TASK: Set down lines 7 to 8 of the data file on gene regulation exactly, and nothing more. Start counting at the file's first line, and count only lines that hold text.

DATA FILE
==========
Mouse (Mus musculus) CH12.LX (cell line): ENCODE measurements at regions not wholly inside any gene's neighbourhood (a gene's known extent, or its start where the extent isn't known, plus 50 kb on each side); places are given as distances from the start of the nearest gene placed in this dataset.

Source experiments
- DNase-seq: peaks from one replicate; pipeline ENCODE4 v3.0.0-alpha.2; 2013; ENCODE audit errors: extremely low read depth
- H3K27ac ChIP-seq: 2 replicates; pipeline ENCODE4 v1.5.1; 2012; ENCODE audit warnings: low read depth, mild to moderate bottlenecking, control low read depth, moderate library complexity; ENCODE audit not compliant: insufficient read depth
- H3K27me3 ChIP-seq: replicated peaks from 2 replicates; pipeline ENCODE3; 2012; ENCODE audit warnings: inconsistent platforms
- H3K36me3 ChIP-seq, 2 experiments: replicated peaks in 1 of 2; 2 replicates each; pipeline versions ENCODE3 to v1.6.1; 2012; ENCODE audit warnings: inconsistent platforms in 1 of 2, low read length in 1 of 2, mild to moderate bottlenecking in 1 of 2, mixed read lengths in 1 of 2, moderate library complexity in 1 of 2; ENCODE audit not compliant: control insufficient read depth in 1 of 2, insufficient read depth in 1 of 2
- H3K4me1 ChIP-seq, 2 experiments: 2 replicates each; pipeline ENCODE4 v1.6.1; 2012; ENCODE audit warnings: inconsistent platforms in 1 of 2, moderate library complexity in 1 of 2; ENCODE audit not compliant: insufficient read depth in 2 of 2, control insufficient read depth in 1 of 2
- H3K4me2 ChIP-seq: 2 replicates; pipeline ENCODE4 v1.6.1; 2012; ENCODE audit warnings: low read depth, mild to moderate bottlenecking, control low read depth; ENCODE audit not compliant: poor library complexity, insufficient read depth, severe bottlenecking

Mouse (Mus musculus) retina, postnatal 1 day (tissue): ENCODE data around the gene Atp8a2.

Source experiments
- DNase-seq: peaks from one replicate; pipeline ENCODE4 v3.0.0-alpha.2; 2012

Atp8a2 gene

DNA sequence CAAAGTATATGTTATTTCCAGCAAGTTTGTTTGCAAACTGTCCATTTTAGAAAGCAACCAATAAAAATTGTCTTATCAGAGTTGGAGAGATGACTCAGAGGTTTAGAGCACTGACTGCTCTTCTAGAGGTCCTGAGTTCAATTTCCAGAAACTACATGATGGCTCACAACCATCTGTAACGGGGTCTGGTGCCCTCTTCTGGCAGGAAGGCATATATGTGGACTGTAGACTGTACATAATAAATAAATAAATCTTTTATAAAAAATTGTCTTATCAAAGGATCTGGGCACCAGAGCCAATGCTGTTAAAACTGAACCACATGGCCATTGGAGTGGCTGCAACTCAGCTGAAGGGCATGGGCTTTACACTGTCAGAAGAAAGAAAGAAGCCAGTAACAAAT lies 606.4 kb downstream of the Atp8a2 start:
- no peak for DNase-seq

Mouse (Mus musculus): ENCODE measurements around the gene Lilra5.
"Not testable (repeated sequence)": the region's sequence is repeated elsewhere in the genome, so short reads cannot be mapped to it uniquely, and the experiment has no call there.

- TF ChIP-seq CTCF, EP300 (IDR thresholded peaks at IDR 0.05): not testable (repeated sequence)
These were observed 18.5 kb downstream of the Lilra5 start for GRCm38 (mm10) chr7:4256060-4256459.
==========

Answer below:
- H3K4me1 ChIP-seq, 2 experiments: 2 replicates each; pipeline ENCODE4 v1.6.1; 2012; ENCODE audit warnings: inconsistent platforms in 1 of 2, moderate library complexity in 1 of 2; ENCODE audit not compliant: insufficient read depth in 2 of 2, control insufficient read depth in 1 of 2
- H3K4me2 ChIP-seq: 2 replicates; pipeline ENCODE4 v1.6.1; 2012; ENCODE audit warnings: low read depth, mild to moderate bottlenecking, control low read depth; ENCODE audit not compliant: poor library complexity, insufficient read depth, severe bottlenecking